A Quick Look at Kamala Harris, Jill Biden’s Speech at the DNC, & Complications for Reopening Schools
A Quick Look at Kamala Harris
By Gisha Reji
On August 11, 2020, Joe Biden announced that he had chosen Kamala Harris as his running mate for the 2020 election. She is the first African American, the first Indian American, and the third woman to be chosen as the vice-presidential nominee for a major party ticket.
This pick was predicted many months before the announcement, because of Kamala Harris’ seemingly perfect fit into the position of Vice President to Joe Biden. Many strongly believe that this duo would be a formidable force in the 2020 elections. So, who is Kamala Harris and why was she Biden’s final choice for Vice President?
Harris was born on October 20, 1964, in Oakland, California. Coming from a highly educated and accomplished family, Harris followed suit by actively involving in debate and politics at her university, and attaining her Juris Doctor in 1989.
Harris has had a very successful career as a lawyer and has served as Attorney General twice. She also serves as the United States Senator. She has been a massive advocate for criminal justice reform, environment protection, consumer protection and prevention of cybercrimes with a very high success rate.
However, what makes her an appropriate choice is not only her accomplishments, but also her identity. Being of Indian and Jamaican descent, her voice has become a lot more prominent in the light of the Black Lives Matter movement. She is also outspoken and was never fearful of being critical of Biden’s actions. This brings in a balance where Biden is not surrounded by ‘yes men’ and can make balanced decisions that will benefit the nation.
However, Kamala too has also been in a few controversies where her efforts, such as the anti-truancy policy, backfired and caused negative consequences. Prison Reform too saw some backlash when Harris’ lawyers argued that releasing inmates who worked as groundskeepers, janitors and kitchen staff would drastically reduce their prison labour pool.
In conclusion, the duo has received a lot of support and have successfully posed a threat to the future of the Trump administration. Harris’s arguments against Mike Pence have proven to be powerful, and can seemingly aid Biden in the upcoming election.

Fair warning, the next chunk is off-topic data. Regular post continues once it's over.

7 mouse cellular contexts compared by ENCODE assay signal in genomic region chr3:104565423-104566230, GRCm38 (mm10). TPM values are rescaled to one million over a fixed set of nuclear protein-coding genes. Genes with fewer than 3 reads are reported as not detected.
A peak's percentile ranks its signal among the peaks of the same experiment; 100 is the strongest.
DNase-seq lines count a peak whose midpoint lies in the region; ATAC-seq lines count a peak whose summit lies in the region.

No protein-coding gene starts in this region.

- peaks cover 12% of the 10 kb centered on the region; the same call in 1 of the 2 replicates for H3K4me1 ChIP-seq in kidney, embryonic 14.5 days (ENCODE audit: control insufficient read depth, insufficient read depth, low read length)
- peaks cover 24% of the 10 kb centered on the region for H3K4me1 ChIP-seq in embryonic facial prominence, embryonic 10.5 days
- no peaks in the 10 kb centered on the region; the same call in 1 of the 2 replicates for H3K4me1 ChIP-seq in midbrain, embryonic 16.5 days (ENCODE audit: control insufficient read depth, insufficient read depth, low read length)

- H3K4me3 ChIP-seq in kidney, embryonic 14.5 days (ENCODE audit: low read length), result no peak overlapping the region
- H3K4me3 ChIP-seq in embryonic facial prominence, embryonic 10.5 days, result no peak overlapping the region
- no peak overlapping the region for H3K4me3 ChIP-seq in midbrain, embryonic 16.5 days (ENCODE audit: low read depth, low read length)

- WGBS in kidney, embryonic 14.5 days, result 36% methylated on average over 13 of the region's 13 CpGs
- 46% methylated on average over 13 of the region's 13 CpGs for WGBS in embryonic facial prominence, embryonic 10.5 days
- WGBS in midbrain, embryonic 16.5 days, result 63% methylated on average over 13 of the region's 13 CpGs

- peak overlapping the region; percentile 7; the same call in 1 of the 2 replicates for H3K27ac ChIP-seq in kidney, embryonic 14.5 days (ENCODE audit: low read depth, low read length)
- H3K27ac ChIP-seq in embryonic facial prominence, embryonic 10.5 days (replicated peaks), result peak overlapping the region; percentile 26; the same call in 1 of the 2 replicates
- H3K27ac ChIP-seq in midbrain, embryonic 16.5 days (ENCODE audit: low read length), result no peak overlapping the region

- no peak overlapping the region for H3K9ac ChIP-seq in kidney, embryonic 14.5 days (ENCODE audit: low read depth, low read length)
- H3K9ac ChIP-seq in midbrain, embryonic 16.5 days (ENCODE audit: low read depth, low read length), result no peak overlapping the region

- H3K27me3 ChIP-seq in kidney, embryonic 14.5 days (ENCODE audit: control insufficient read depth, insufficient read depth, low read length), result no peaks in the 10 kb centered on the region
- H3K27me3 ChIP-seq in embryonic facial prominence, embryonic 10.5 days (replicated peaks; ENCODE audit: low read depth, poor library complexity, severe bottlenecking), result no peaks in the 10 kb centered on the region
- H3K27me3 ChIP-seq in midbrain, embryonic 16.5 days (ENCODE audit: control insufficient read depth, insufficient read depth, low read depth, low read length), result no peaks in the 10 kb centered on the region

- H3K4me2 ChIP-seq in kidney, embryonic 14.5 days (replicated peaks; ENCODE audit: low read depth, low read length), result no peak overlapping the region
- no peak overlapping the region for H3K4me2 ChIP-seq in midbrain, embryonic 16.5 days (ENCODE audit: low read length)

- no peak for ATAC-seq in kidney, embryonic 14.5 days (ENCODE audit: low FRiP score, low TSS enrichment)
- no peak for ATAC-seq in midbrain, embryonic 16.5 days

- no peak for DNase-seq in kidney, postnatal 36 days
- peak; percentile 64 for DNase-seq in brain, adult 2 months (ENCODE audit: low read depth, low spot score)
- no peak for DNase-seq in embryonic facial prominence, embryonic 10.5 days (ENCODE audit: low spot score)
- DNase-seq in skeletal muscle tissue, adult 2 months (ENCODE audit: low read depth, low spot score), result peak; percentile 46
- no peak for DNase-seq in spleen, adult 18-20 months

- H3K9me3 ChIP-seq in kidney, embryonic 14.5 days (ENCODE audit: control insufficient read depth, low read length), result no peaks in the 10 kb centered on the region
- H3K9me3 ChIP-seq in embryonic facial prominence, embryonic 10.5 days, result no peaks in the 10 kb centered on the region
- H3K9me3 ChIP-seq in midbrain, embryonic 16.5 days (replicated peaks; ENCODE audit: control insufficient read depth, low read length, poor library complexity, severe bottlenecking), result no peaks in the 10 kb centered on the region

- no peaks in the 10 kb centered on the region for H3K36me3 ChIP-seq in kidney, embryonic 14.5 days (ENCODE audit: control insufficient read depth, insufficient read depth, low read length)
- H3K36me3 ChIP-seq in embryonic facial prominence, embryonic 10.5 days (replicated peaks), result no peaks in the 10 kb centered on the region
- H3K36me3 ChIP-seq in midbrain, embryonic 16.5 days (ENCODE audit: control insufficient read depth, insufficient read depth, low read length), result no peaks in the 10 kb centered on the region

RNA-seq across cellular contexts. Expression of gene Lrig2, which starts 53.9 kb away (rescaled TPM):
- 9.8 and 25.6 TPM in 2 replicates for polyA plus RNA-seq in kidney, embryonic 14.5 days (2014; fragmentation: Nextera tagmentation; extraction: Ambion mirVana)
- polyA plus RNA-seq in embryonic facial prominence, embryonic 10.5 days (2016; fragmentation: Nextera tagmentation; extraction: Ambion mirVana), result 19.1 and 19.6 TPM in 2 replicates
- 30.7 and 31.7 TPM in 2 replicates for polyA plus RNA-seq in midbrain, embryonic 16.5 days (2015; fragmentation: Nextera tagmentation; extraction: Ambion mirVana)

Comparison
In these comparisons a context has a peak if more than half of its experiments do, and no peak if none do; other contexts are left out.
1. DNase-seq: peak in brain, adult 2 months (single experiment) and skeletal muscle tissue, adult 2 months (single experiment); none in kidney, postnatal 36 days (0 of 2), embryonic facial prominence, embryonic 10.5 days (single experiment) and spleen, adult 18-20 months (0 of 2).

Jill Biden’s DNC speech
By Chloe Robinson
Jill Biden, veteran teacher and wife of presidential candidate Joe Biden, urges Americans to vote for her husband in her speech at the 2020 Democratic National Convention.
She starts out the speech by discussing the flaws the pandemic has brought to our country’s learning environments, and sympathizes with parents who may struggle to balance their own work and the education of their children.
She relates to the American people’s worry of losing their family to the pandemic’s deadly wrath, as she brings up her own experiences with motherhood and family.
“How do you make a broken family whole? The same way you make a nation whole. With love and understanding, and with small acts of kindness. With bravery. With unwavering faith,” she says. Biden suggests that our country is coming together in moments we otherwise would not have, and that people have recently been more appreciative of each other’s differences.
She claims that the “soul of America” that Joe Biden fights for is the kindness and courage he finds lies within our nation. She tells the brave American people, especially those who have overcome adversity in their life, that Joe “does it for [them]”. She praises her husband and talks about his “great faith in the providence of god”.
Biden recognizes the sadness of our empty classrooms and playgrounds, yet adds that there’s “sparks of change in the air.” She acknowledges that Americans of all occupations and backgrounds are coming together to fight against the pandemic, whether it be educators, parents, or first-responders, and says that we need to further come together as a nation. She suggests that Joe and Kamala will “make this nation better” and will serve as a glimmer of hope and possibility for our country’s prosper post-pandemic.
The Complications and Politics Around Reopening Schools
By Brett Moriarty